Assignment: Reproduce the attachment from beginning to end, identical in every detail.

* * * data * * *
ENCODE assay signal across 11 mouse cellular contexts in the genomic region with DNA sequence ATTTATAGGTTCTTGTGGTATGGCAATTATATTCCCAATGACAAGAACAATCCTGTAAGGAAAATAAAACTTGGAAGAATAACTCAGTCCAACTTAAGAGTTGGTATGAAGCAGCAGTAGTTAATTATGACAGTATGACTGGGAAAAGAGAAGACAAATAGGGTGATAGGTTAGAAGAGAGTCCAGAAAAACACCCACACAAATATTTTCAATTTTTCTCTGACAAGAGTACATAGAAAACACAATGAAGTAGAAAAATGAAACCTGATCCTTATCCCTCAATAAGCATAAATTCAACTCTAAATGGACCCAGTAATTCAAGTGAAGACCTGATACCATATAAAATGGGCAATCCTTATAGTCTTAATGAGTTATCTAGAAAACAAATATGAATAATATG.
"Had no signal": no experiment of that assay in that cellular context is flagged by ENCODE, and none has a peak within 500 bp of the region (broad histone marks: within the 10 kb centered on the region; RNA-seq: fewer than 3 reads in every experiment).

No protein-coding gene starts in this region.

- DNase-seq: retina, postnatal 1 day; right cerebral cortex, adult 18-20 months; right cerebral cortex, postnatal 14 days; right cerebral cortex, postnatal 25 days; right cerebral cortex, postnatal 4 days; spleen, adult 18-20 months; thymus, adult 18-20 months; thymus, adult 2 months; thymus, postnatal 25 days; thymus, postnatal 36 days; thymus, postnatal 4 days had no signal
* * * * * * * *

ENCODE assay signal across 11 mouse cellular contexts in the genomic region with DNA sequence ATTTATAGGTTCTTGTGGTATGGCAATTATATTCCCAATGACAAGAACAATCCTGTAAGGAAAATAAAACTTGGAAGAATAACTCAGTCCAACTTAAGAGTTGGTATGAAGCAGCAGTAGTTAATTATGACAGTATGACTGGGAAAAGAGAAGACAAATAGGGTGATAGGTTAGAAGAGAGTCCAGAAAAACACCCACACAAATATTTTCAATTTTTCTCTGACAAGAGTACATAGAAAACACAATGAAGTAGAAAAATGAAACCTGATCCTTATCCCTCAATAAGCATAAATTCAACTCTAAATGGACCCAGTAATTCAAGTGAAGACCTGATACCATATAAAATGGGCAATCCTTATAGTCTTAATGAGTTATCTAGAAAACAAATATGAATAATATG.
"Had no signal": no experiment of that assay in that cellular context is flagged by ENCODE, and none has a peak within 500 bp of the region (broad histone marks: within the 10 kb centered on the region; RNA-seq: fewer than 3 reads in every experiment).

No protein-coding gene starts in this region.

- DNase-seq: retina, postnatal 1 day; right cerebral cortex, adult 18-20 months; right cerebral cortex, postnatal 14 days; right cerebral cortex, postnatal 25 days; right cerebral cortex, postnatal 4 days; spleen, adult 18-20 months; thymus, adult 18-20 months; thymus, adult 2 months; thymus, postnatal 25 days; thymus, postnatal 36 days; thymus, postnatal 4 days had no signal